May 25, 2024

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Can global health heal a world polarised by war?

4 min read

If we all remember the impact of the coronavirus pandemic on us as individuals, it seems that the world of diplomacy and politics is doing its best to block out its legacy.

One reason for this is the way in which the West fell dangerously out of sync with the rest during the scramble for resources, particularly vaccines, to fight Covid-19. The global rush to buy protective equipment was one thing, but the vaccine monopolisation by the rich countries was a real break with the developing world.

Stockpiles in North America and Europe were as much as seven times the demand in those regions. These vaccines then expired while a number of less wealthy countries had little to offer their citizens. Attempts to open up the intellectual property rules to allow fair access to vaccines came to nothing.

Meanwhile the lockdowns in the West were amply underwritten by its treasuries for the domestic population, but there was nothing left over for poor or medium-income countries to do the same.

The popularity of the phrase Global South was turbocharged in that era, when a schism in geopolitics was cleaved out by the stark nature of the emergency. For many there was little left in the tank when the Ukraine war erupted, and the focus turned to the disruption of global energy and food supplies.

Goodwill that has first been broken and then tested to breaking point again is very much the driver of the relationships between the traditional rich and the countries that strive but fail to prosper.

For a measure of the rich-poor gap, it useful to consider what’s on offer from the top table of science, medical research and health care

The biggest test of how to overcome this divide is likely to play out in global health, even if the contested world of war and polarisation is not going away any time soon. For a measure of the rich-poor gap, it useful to consider what’s on offer from the top table of science, medical research and health care.

Last week, former UK finance minister Sajid Javid led the launch of a report on the soft-power importance of health.

He spoke of his time as health minister during Covid-19 and his pride that the UK “pharmaceutical defences” had held in the face of constantly evolving variants. Looking to the future, he wants the scientific and technological advances at the heart of the UK’s offer to the world to properly register with all countries.

Launching the report from the UK’s Coalition for Global Prosperity, Mr Javid’s case was not just built on the record in vaccine research but genomics and exploitation of technology biobanks.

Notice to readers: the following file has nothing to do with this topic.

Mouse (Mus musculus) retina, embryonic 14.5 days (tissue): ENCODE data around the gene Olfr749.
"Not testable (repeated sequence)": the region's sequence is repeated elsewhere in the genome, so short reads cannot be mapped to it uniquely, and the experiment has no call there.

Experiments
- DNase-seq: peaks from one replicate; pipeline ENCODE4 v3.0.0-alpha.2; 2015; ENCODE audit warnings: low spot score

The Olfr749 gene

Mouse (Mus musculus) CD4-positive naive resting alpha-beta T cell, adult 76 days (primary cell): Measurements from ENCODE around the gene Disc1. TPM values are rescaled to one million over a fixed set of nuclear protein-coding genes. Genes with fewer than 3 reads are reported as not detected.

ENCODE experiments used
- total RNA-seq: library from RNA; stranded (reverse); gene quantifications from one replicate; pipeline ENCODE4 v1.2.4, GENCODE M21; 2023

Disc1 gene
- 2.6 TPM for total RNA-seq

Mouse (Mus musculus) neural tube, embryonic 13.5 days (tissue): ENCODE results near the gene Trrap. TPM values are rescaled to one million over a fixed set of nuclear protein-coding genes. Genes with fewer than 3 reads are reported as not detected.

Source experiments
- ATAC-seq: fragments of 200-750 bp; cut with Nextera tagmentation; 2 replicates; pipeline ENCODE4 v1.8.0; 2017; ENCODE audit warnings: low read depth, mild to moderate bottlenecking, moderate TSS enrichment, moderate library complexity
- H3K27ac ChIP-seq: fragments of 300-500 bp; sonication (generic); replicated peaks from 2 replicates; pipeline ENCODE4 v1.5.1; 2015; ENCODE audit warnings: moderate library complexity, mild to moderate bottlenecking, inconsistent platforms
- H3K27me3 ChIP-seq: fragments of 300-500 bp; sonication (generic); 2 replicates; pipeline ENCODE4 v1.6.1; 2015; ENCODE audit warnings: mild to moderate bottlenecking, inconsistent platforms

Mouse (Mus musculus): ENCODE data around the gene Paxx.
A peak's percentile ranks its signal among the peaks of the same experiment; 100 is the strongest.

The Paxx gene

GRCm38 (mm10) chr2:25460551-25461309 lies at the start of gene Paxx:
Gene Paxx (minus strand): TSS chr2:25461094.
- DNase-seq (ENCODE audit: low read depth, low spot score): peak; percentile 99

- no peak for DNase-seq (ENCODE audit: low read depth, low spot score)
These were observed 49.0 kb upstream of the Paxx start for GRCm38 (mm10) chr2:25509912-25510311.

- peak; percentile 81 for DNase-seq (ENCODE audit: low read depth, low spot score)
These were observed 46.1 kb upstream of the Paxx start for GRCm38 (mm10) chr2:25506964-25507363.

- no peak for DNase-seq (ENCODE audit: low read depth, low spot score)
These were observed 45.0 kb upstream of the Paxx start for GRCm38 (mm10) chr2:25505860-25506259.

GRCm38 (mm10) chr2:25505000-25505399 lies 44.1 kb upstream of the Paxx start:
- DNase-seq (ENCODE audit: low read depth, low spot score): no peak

A test is set to come next month, when the World Health Assembly meets to discuss the post-Covid-19 global pandemic treaty. The question in May will be if wealthy countries are ready to accept the same constraints from the rest of the world to thwart the next viral outbreak.

Many are concerned that the promise has fallen apart, with 23 former presidents, 22 ex-prime ministers, a former UN secretary general and three Nobel laureates all calling for an urgent agreement from international negotiators on the Pandemic Accord.

At the frontier of progress, the UK has attracted some of the biggest names in developing world philanthropy.

The Gate Foundation is rightly proud that the effort to eradicate polio has almost reached its endpoint. Its incidence has dropped 99.9 per cent, with just four cases so far in 2024. It is now setting its sights on a malaria vaccine with a coalition of drug firms.

The tools to take on these endemic diseases are originating in the research sector and then rolled out with the backing of charitable organisations and donor countries such as the UAE.

The pharmaceutical life-sciences industry has, in fact, lined up several breakthroughs with seven vaccines in the pipeline. The promise of a tuberculosis vaccine would update a technology that was developed in the middle of the last century and could again transform lives in the developing world.

One reason that poorer countries don’t take an unalloyed view of this remarkable progress is that they see the West as pursuing scientific progress but only giving limited glimpses of it to the less wealthy world. The second is that the debt explosion around the world is a trap for nations that face the daunting issues of climate change.

These threats are all converging and are all seen as the product of an unequal world that the developed countries created. If you like, their pursuit of excellence and the cutting edge of progress has been achieved on the back of the disadvantage of others.

Pushing initiatives to open up medicines and healthcare advances is obviously welcome. But it doesn’t help, for instance, when a country such as the UK cuts its overseas aid budget from 0.7 per cent of its gross domestic product to 0.5 per cent.

As Mr Javid was reminded by former Australian prime minister Julia Gillard, representing the philanthropic Wellcome Trust, the resulting disruption from the UK’s cuts saw real hardship in the most deprived places.

Creating a level playing field in pandemic preparedness or climate-related debt relief cannot be separated from the good that is coming from vaccine progress or new data-led healthcare drives. That being said, it is, at least, something to help overcome the dangerously fragmenting world around us.

Published: April 29, 2024, 7:00 AM


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